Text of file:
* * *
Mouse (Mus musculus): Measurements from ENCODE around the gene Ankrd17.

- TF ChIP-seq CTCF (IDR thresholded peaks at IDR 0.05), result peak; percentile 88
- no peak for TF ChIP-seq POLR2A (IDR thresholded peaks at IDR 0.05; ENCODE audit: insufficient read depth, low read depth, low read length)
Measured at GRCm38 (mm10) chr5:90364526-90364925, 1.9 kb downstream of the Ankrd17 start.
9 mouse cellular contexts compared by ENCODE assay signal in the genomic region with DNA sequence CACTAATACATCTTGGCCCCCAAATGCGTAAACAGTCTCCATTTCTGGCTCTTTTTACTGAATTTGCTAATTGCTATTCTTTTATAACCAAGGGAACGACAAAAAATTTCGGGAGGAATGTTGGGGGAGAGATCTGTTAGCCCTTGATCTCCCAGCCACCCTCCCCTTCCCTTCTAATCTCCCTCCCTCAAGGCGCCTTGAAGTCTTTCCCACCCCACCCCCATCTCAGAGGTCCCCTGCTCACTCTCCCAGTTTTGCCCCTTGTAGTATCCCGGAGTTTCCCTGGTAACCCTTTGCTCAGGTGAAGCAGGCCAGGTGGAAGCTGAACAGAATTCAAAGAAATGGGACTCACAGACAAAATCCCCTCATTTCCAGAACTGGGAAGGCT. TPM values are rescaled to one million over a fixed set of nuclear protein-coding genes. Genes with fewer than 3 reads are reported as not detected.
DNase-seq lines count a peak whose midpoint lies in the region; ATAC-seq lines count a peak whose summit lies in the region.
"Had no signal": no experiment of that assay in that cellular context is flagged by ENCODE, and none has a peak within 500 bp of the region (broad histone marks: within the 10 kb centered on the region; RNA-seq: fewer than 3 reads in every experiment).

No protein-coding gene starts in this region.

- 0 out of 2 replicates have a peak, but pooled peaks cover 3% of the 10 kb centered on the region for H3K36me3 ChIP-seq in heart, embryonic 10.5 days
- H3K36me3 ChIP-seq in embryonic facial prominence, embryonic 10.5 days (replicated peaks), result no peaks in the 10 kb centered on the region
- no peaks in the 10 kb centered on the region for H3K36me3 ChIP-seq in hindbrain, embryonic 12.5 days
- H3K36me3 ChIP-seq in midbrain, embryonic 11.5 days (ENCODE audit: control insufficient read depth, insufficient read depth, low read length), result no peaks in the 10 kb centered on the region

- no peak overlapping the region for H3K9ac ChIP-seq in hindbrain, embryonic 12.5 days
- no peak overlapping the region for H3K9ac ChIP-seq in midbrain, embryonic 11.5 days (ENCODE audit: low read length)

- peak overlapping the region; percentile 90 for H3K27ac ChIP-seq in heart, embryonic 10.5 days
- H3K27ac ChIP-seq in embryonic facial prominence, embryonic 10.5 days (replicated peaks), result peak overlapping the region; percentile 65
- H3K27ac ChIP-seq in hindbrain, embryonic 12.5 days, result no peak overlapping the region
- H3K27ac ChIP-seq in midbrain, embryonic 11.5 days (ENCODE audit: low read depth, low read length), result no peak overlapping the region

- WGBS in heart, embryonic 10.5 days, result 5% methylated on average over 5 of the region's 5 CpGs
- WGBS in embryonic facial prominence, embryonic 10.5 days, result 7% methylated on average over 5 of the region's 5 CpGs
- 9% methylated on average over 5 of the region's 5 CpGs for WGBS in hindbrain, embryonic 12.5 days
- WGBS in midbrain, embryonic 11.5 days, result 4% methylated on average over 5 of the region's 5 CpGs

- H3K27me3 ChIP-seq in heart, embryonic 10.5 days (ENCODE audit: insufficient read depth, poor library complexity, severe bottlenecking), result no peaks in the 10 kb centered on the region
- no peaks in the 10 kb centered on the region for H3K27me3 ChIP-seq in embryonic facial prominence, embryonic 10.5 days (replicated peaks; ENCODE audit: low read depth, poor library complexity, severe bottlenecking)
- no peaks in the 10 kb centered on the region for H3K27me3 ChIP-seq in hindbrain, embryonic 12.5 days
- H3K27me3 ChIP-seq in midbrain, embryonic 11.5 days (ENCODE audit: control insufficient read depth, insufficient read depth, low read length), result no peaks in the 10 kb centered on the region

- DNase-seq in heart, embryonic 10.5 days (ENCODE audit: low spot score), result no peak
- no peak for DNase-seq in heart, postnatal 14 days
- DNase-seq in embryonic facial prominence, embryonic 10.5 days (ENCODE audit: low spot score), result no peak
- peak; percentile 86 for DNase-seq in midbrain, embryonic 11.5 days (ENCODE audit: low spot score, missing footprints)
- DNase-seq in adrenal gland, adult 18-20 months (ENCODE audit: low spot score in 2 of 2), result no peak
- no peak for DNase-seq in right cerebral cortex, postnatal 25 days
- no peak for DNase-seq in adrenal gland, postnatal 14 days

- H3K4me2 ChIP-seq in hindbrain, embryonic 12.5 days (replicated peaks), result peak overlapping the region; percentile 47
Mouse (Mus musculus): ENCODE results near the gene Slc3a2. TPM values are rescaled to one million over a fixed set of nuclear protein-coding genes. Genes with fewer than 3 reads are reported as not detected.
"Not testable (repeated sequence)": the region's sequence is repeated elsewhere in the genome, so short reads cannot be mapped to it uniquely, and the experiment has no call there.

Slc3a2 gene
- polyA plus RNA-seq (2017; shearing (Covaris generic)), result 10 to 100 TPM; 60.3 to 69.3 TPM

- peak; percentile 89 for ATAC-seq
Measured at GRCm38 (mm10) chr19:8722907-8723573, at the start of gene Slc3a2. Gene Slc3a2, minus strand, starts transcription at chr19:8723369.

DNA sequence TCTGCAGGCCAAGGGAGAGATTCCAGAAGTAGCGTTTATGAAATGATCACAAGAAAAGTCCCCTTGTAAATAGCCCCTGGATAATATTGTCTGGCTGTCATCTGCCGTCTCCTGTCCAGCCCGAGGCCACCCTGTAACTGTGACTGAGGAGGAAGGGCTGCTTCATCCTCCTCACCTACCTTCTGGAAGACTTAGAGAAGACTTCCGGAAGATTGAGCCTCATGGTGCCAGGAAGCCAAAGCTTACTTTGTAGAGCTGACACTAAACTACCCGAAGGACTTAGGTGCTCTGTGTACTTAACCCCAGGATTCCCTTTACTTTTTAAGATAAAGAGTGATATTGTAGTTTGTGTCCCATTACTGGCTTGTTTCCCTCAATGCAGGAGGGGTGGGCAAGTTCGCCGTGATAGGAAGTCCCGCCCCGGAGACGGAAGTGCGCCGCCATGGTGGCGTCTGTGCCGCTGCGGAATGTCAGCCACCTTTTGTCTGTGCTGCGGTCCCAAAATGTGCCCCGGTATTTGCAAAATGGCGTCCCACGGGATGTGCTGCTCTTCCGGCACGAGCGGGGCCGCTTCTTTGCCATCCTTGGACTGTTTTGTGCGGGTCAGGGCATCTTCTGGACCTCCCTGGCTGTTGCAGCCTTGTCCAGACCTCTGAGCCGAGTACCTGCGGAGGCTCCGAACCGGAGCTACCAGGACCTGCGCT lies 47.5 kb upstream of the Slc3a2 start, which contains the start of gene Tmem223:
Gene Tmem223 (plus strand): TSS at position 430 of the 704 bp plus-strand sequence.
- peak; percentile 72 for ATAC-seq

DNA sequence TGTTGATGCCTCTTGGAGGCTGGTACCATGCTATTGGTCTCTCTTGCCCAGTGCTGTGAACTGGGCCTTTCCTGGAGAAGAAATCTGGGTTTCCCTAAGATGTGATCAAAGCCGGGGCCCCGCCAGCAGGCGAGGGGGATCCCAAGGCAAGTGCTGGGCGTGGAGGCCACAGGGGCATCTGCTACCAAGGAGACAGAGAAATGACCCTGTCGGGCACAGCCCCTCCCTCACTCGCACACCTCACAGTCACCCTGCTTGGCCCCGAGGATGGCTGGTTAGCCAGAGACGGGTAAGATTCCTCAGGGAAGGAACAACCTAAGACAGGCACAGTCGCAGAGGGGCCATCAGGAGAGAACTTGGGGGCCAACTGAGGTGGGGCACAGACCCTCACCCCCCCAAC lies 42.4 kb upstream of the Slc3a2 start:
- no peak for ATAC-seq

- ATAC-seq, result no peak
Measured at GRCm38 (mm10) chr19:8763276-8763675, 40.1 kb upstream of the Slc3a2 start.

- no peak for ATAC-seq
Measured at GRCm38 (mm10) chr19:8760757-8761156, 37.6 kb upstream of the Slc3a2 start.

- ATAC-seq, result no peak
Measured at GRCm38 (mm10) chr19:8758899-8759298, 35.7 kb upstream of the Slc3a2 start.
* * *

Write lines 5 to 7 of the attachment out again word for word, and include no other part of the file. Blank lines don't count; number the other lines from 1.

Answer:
9 mouse cellular contexts compared by ENCODE assay signal in the genomic region with DNA sequence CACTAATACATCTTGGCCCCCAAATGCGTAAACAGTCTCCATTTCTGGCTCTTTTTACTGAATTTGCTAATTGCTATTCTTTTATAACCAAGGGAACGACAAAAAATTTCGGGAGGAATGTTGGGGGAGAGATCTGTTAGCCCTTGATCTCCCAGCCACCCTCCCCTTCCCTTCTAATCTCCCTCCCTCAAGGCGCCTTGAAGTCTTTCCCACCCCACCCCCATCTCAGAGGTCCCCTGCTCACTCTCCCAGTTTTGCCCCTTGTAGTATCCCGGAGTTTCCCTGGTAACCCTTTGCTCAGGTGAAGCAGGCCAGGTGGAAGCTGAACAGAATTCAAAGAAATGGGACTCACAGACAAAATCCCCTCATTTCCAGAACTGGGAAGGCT. TPM values are rescaled to one million over a fixed set of nuclear protein-coding genes. Genes with fewer than 3 reads are reported as not detected.
DNase-seq lines count a peak whose midpoint lies in the region; ATAC-seq lines count a peak whose summit lies in the region.
"Had no signal": no experiment of that assay in that cellular context is flagged by ENCODE, and none has a peak within 500 bp of the region (broad histone marks: within the 10 kb centered on the region; RNA-seq: fewer than 3 reads in every experiment).